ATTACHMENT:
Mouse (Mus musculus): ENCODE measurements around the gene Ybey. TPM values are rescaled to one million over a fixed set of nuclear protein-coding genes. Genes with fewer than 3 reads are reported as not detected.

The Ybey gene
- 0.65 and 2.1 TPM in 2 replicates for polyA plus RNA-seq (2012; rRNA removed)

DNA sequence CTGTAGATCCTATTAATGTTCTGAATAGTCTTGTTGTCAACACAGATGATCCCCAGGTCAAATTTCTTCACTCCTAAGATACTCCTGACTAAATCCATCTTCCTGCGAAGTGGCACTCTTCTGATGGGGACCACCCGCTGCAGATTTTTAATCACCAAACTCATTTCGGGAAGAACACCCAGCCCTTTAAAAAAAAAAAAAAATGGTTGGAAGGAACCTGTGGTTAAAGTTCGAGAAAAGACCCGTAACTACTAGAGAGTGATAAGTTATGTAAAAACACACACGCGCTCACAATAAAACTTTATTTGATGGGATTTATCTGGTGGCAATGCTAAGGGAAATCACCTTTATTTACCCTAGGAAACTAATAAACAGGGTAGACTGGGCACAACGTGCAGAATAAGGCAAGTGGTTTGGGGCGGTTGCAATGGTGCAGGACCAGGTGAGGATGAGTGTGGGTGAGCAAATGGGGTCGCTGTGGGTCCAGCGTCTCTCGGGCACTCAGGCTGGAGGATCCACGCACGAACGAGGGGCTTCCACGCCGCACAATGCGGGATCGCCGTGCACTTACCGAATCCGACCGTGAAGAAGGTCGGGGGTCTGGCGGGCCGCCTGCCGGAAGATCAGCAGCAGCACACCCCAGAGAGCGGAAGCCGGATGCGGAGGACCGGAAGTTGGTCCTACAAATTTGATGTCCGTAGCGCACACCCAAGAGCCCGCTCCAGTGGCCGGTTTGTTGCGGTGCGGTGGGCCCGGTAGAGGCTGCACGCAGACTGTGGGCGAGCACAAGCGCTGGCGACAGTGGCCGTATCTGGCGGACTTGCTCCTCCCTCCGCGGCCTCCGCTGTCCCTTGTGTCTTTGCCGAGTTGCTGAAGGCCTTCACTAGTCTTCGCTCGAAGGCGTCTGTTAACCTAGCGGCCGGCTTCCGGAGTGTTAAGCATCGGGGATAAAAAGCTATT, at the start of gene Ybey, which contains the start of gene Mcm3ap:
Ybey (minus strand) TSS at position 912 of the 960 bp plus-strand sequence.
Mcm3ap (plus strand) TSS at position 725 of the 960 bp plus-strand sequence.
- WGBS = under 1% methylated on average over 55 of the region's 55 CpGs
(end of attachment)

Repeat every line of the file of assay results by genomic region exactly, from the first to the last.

Mouse (Mus musculus): ENCODE measurements around the gene Ybey. TPM values are rescaled to one million over a fixed set of nuclear protein-coding genes. Genes with fewer than 3 reads are reported as not detected.

The Ybey gene
- 0.65 and 2.1 TPM in 2 replicates for polyA plus RNA-seq (2012; rRNA removed)

DNA sequence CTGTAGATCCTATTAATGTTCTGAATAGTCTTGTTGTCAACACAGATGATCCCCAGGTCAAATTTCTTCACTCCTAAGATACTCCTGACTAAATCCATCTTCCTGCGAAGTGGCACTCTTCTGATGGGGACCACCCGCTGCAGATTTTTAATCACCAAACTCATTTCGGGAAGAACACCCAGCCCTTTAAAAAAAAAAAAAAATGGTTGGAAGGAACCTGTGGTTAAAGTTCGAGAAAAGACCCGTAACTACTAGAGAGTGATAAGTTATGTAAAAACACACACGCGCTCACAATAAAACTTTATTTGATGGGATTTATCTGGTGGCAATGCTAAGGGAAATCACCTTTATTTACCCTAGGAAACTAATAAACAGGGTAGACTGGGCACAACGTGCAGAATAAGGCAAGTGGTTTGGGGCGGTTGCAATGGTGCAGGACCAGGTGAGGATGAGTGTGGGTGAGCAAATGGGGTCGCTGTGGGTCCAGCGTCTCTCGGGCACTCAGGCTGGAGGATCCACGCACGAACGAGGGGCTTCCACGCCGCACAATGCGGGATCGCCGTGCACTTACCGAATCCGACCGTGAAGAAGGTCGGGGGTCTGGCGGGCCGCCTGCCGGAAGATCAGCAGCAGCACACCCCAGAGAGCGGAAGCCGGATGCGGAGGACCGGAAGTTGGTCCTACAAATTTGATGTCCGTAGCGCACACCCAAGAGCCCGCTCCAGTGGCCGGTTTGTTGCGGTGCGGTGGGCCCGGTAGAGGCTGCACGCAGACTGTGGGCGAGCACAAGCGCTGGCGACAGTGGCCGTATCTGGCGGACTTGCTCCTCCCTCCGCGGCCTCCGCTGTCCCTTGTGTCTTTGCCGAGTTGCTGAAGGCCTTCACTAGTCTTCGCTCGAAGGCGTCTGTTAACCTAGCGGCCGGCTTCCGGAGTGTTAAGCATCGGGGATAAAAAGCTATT, at the start of gene Ybey, which contains the start of gene Mcm3ap:
Ybey (minus strand) TSS at position 912 of the 960 bp plus-strand sequence.
Mcm3ap (plus strand) TSS at position 725 of the 960 bp plus-strand sequence.
- WGBS = under 1% methylated on average over 55 of the region's 55 CpGs